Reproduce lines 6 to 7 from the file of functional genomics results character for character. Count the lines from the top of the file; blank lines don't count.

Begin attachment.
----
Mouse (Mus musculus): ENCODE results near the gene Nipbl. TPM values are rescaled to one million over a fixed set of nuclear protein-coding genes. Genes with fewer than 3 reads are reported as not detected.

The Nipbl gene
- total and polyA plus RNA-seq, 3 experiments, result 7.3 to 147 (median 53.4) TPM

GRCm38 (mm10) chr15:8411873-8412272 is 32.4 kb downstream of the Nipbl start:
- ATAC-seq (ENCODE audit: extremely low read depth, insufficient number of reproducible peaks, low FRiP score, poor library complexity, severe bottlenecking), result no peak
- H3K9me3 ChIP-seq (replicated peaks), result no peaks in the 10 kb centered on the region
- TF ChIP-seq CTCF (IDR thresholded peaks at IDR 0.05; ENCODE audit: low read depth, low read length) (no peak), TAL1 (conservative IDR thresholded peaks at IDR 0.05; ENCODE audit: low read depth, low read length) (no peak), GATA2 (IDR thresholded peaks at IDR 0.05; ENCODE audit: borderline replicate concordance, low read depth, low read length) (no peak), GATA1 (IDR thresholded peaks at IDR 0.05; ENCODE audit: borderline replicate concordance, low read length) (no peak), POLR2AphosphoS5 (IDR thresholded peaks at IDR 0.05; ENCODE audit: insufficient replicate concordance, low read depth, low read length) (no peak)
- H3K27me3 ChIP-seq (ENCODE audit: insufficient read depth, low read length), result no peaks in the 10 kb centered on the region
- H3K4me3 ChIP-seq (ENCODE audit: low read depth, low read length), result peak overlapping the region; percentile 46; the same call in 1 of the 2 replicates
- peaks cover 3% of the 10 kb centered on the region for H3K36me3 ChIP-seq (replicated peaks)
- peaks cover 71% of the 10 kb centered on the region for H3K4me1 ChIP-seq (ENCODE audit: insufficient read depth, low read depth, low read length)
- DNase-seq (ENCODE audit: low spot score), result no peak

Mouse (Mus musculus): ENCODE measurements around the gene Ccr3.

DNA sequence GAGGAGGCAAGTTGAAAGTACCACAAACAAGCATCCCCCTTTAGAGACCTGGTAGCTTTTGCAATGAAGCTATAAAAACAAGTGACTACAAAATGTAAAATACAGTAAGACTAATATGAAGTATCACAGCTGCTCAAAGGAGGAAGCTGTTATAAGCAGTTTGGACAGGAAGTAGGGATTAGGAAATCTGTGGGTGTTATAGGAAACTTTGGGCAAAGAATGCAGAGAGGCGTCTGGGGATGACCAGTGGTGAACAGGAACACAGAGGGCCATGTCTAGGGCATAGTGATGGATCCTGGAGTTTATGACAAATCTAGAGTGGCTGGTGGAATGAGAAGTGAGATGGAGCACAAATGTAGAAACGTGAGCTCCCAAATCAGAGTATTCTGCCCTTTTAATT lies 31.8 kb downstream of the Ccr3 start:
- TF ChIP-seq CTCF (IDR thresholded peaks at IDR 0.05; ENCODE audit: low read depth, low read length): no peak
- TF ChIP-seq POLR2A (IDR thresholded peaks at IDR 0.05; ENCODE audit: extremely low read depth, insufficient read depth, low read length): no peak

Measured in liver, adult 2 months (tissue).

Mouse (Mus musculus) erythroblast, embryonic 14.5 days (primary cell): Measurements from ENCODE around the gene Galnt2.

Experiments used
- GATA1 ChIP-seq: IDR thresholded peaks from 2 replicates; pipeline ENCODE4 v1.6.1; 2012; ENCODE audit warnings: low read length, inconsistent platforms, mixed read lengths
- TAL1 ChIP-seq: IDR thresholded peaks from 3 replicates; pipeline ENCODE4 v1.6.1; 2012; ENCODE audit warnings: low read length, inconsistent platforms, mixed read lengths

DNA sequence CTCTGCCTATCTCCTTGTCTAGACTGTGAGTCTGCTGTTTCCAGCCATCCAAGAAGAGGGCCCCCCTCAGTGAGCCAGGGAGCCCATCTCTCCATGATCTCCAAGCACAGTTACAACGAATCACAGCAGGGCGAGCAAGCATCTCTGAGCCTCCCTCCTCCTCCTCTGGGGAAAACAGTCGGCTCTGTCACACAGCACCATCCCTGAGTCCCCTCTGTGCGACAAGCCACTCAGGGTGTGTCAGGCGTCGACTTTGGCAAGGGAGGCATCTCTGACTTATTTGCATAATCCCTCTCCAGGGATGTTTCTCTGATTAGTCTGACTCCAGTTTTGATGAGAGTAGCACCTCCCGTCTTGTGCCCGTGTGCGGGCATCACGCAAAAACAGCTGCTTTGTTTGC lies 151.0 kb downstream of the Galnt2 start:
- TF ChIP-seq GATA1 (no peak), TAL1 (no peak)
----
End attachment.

- H3K9me3 ChIP-seq (replicated peaks), result no peaks in the 10 kb centered on the region
- TF ChIP-seq CTCF (IDR thresholded peaks at IDR 0.05; ENCODE audit: low read depth, low read length) (no peak), TAL1 (conservative IDR thresholded peaks at IDR 0.05; ENCODE audit: low read depth, low read length) (no peak), GATA2 (IDR thresholded peaks at IDR 0.05; ENCODE audit: borderline replicate concordance, low read depth, low read length) (no peak), GATA1 (IDR thresholded peaks at IDR 0.05; ENCODE audit: borderline replicate concordance, low read length) (no peak), POLR2AphosphoS5 (IDR thresholded peaks at IDR 0.05; ENCODE audit: insufficient replicate concordance, low read depth, low read length) (no peak)